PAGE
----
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Probability of an event is its
longrun relative frequency
; Must be
legitimate
0 ≤ P ≤ 1 & sum of set of P’s = 1
Event
– combination of outcomes
For any random phenomenon, each attempt (or
trial
) generates an
outcome
(
Discrete
– distinct values /
Continuous
– some range)
“
Something Has to Happen Rule
” – the probability of the set of all possible outcomes of a trial = 1
P(S) = 1
S is set of all possible outcomes
Independent

Formal Def
 Events independent if P (BA) = P(B)
prob of independent events don’t change when you find out one of them has occurred
* No such thing as “law of averages” (promises shortrun compensation for recent deviations from expected behavior)
Law of Large Numbers
–longrun relative frequency of repeated independent events gets closer to true relative frequency as number of trials increases
Disjoint
(
Mutually Exclusive
) – events that can’t occur together; no outcomes in common
Complement Rule
– The probability of an event occurring is 1 minus the probability that it doesn’t occur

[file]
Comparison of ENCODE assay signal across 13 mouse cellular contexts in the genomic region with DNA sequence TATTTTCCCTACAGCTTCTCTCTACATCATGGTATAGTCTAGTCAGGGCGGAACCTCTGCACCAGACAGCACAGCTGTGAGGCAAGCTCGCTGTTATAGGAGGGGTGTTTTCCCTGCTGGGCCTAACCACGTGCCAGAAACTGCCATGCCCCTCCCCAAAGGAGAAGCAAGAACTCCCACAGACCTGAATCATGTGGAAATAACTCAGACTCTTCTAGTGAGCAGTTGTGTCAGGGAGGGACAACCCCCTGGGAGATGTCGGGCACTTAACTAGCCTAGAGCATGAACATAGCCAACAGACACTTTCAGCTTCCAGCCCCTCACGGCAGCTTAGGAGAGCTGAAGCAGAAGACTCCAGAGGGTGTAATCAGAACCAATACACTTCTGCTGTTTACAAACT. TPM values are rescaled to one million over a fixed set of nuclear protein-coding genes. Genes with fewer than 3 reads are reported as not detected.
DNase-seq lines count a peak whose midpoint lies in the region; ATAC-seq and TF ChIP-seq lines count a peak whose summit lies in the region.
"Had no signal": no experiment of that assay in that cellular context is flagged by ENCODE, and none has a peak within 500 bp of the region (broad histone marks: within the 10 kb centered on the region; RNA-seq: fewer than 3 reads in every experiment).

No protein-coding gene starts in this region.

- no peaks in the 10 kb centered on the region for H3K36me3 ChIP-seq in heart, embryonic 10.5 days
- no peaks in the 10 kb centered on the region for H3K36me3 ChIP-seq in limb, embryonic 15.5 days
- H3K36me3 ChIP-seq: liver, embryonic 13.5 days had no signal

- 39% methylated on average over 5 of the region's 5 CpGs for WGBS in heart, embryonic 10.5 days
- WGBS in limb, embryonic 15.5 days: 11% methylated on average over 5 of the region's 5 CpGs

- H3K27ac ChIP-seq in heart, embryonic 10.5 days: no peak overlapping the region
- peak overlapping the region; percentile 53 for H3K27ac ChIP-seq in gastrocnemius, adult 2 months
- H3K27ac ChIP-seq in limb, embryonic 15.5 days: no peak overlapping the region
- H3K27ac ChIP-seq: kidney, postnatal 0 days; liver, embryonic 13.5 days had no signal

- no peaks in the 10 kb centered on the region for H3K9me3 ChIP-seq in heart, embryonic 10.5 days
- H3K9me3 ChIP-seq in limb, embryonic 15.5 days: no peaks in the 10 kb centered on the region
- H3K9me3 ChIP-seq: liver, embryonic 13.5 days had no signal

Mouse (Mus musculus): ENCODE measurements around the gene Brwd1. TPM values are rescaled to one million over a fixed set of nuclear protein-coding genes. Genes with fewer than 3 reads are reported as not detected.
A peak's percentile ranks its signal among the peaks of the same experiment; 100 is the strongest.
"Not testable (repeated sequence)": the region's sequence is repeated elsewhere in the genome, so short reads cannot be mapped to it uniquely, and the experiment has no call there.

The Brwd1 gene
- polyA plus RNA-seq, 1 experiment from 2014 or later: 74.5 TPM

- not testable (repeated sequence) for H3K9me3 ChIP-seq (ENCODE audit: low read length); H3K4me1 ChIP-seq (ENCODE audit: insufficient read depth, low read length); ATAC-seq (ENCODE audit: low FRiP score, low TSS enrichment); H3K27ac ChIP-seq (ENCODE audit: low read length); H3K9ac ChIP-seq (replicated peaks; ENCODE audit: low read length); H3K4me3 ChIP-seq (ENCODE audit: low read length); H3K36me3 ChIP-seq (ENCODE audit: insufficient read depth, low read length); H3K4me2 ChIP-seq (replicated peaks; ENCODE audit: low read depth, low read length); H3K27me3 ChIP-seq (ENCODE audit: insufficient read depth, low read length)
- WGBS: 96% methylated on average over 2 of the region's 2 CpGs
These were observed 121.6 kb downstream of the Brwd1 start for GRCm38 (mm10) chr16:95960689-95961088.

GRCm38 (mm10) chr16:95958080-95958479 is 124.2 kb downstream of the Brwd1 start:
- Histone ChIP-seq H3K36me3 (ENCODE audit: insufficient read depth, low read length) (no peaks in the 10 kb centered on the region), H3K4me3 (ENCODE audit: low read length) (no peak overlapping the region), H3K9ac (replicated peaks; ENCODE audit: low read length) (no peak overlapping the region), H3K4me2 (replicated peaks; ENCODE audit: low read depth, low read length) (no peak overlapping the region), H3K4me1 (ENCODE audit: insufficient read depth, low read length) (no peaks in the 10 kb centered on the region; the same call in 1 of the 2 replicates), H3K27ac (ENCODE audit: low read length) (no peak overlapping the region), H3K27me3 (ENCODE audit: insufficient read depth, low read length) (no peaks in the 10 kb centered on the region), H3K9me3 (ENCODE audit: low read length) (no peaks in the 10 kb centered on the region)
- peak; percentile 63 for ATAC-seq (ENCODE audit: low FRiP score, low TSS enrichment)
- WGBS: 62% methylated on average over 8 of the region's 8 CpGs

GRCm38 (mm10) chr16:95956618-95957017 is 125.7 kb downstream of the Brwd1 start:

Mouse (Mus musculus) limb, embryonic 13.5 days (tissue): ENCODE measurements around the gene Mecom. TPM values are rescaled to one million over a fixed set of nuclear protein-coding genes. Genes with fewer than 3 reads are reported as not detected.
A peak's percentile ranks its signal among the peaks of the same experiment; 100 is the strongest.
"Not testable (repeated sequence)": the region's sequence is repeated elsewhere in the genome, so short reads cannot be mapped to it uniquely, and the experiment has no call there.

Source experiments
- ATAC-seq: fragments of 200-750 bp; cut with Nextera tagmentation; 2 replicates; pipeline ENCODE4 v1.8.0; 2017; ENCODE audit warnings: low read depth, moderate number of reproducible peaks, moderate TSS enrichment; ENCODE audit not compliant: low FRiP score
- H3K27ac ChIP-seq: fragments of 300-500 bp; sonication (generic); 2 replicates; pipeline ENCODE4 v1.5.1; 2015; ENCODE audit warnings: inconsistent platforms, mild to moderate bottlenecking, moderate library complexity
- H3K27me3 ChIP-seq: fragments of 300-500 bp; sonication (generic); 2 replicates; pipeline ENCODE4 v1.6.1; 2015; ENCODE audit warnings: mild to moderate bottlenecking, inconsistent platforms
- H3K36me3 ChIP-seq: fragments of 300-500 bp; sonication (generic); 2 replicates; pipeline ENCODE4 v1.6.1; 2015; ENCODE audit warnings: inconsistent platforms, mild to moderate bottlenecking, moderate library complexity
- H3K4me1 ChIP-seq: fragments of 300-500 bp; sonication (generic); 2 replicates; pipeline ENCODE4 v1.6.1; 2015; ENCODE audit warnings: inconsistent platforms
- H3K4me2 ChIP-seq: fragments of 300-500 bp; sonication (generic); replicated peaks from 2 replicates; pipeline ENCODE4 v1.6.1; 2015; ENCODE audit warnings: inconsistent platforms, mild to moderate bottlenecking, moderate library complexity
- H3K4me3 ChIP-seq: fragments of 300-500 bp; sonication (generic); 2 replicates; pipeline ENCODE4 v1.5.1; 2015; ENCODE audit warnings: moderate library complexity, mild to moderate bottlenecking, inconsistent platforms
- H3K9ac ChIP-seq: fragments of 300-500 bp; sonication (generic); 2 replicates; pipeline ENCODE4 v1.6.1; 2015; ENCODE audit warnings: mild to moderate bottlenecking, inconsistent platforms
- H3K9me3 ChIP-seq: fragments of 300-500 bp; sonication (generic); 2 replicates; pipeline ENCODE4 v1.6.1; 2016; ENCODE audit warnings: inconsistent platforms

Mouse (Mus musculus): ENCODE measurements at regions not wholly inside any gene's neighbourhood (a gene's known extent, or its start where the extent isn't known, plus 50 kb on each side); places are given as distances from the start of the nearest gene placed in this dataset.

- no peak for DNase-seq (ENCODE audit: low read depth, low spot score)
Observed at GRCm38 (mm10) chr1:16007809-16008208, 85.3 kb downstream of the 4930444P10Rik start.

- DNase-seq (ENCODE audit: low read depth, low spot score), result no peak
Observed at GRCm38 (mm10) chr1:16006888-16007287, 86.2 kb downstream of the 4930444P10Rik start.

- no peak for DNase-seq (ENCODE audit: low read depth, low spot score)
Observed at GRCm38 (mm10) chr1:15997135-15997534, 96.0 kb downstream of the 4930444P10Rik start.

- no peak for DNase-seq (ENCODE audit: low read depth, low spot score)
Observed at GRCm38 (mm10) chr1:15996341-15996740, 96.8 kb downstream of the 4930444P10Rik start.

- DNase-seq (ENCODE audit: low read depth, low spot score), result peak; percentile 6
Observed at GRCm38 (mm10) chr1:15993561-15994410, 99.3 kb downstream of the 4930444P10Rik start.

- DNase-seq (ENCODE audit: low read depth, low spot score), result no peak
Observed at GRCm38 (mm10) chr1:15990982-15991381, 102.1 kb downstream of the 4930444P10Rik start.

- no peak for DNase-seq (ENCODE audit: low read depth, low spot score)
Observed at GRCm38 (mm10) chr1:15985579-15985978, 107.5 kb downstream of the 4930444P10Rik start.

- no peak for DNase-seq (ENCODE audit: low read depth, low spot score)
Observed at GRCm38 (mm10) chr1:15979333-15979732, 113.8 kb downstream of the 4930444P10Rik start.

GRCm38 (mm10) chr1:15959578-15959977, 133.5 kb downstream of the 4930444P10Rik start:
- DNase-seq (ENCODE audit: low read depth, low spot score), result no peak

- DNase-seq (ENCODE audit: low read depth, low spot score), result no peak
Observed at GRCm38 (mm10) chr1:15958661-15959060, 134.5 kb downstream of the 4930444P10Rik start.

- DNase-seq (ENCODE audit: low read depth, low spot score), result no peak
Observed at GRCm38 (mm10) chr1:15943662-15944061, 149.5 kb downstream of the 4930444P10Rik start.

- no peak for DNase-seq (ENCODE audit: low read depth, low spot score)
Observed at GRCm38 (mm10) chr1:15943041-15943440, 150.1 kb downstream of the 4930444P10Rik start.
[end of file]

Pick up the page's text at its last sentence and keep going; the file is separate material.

P(A) = 1 – P (A
C
)
Multiplication Rule
– for INDEPENDENT events A & B
“Some” means at least one
complement of this is none; so P(at least one A in 5 trials)
[ P(A) = .35 / P (A
C
) = .65;
P(none) in all 5 = (.65) ^ 5
Complement = 1 – ((.65) ^5)
Sample Space
– collection of all possible outcomes (which don’t have to be equally likely); Ex. If pulling bills from wallet
S = {1, 5, 10, 20, 50, 100}
General Addition Rule
– DO NOT need disjoint events;
General Multiplication Rule
– DO NOT need independence; P( A and B) = P (A) * P(B A)
OR
P(B) * P(AB)
Conditional Probability
– P ( B  A) = “prob of B given A”
*
Mutually Exclusive events CANNOT be Independent
Venn Diagram
:
Tree Diagram
:
Drawing w/o replacement
– denominator changes because one less available each drawing; Ex: drawing something randomly like rooms
**
P(BA) ≠ P(AB)
[Baye’s Rule reverses conditional probs]
Model for Distribution of Sample Proportions
How a
statistic
(phat, b1, ybar) is distributed,
NOT how data
(p
,
μ, β)
is distributed

Randomization leads to sampletosample variation
creates sampling distribution for samples of particular size n
Distribution is N (p, √(p*q / n))
Normal model
centered at true p with SD of √(p*q / n); Claim is more true as n grows…
Assumptions
: 1) Sampled values independent of each other 2) Sample size (n must be large enough)
Conditions
: 1)10 % Condition – sample size, n, must be no larger than 10% of population (if sample made w/o replacement)
2) Success/Failure Condition – the number of successes (n*p) and number of failures (n*q) must both be greater than 10
Central Limit Theorem
–the sampling distribution model of the
sample mean
&
proportion
is approximately Normal for large n,
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 Fall '07
 DRABICKI
 Macroeconomics

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